systematic, consistent process for collecting information about a patient’s
actual medication use is critical for assessing outcomes and preventing
medication errors. This online learning module,
customized to the primary care environment, provides a practical approach to
teach clinicians how to engage patients and caregivers in a dialogue about
their medications. Steps to identify and
resolve medication information discrepancies are presented.
At the end of this module you should be able to:
1. Understand the role of MedRec and how
it affects patient care
2. Improve your ability to
engage patients and caregivers in discussions to collect a comprehensive BPMH
3. Apply a consistent approach to
identify and resolve medication discrepancies
learning through a completion of a case study.
Who should take this module?
Healthcare practitioners working in primary
care including: physicians, nurse practitioners, nurses, pharmacists and
pharmacy technicians, and other allied healthcare professionals involved in the patient’s circle of care.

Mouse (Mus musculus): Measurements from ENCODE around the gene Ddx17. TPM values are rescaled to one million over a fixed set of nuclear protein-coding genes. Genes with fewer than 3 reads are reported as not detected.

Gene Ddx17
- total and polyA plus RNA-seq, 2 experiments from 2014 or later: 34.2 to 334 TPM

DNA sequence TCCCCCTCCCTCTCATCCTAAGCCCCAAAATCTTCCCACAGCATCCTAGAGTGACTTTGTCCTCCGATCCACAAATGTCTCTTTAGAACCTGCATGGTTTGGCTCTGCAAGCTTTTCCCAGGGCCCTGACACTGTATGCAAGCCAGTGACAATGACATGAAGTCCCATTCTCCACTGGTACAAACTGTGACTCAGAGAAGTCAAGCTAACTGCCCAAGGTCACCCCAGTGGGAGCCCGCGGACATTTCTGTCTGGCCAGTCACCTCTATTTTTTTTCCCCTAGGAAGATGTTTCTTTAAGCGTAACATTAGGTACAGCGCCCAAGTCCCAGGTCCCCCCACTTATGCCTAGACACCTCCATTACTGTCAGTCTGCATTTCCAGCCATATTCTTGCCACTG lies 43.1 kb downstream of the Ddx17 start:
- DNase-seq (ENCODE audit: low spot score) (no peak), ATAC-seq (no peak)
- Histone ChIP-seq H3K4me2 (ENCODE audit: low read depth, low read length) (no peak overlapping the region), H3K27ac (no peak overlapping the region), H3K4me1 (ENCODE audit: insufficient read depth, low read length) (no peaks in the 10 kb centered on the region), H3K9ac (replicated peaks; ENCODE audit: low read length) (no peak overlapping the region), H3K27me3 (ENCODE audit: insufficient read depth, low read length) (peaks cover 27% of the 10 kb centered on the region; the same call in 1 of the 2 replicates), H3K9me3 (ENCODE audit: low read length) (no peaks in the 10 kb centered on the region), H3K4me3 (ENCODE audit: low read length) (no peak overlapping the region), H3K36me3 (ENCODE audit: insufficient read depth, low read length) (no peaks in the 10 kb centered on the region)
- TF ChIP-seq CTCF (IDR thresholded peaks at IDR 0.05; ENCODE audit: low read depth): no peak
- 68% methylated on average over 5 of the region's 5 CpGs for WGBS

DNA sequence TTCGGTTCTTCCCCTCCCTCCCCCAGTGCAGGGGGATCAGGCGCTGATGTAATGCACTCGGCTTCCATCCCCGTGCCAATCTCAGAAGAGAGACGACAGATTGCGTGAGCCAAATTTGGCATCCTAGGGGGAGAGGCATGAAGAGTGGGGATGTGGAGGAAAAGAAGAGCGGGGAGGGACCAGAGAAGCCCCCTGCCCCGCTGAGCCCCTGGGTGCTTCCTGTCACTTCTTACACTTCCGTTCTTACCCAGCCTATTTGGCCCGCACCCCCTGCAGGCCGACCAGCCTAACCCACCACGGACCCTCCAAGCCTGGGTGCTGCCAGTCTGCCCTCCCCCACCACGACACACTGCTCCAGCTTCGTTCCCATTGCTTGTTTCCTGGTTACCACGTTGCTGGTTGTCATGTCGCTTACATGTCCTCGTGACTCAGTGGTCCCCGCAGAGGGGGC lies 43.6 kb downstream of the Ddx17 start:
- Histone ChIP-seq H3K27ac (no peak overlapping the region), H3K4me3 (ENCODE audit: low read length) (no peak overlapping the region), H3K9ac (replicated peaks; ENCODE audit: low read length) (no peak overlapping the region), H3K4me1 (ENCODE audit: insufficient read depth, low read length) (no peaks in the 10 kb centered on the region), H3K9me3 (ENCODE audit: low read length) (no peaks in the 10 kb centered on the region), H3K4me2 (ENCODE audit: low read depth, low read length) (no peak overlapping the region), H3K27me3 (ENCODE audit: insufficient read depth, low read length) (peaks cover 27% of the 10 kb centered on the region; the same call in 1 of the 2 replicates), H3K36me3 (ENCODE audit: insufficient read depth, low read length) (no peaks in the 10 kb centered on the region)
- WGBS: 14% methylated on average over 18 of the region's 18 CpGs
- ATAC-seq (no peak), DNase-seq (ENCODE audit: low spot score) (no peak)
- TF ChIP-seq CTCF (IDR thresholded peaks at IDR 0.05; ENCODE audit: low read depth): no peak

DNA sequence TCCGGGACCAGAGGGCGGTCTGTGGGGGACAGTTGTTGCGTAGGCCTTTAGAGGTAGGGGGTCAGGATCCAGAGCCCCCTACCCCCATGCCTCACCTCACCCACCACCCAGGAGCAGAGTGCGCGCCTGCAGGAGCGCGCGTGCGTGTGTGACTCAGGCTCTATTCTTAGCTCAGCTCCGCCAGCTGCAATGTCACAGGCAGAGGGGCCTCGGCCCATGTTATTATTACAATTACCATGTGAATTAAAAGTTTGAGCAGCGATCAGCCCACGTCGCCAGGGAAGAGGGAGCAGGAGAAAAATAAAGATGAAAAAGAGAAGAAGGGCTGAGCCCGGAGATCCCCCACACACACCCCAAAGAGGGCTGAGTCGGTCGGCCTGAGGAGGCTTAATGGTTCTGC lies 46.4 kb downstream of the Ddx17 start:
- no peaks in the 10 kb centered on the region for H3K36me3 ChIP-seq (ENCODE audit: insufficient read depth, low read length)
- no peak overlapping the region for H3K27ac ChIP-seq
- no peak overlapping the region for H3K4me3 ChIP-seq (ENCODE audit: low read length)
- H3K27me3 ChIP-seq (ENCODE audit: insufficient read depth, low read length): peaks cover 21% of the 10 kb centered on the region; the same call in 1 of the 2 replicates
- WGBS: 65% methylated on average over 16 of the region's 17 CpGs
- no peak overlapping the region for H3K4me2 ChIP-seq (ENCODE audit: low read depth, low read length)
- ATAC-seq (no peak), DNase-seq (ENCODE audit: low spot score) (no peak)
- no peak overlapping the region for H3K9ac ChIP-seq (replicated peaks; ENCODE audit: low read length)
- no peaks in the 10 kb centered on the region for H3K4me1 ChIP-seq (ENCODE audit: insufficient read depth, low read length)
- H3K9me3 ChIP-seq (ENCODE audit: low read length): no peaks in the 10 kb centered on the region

What is included in
What is MedRec
Medication issues in primary care
MedRec process including collecting a BPMH
Case study: transitioning from hospital to home
Program Cost: Single user: CAD $9.95 plus applicable
Organization: CAD $250 plus applicable taxes. Note:
module can be uploaded to a Learning Management System (LMS) that supports
SCORM 1.2 for organization-wide access.
A Best Possible Medication History
(BPMH) is a history
created using 1) a systematic process of interviewing the client/family; and 2)
a review of at least one other reliable source of information to obtain and
verify all of a client’s medication use (prescribed and non-prescribed). 3)
Complete documentation includes medication name, dosage, route and frequency.
The BPMH is more comprehensive than a routine primary medication history which
may not include multiple sources of information.
Medication Reconciliation is a formal process in which
healthcare providers partner with clients to ensure accurate and complete
medication information transfer at interfaces of care. It involves a systematic
process for obtaining a medication history and using that information to
compare to medication orders in order to identify and resolve discrepancies. It
is designed to prevent potential medication errors and adverse drug events.
and Health Quality Ontario (2015). Ontario Primary Care Medication
Reconciliation Guide. https://www.ismp-canada.org/download/PrimaryCareMedRecGuide_EN.pdf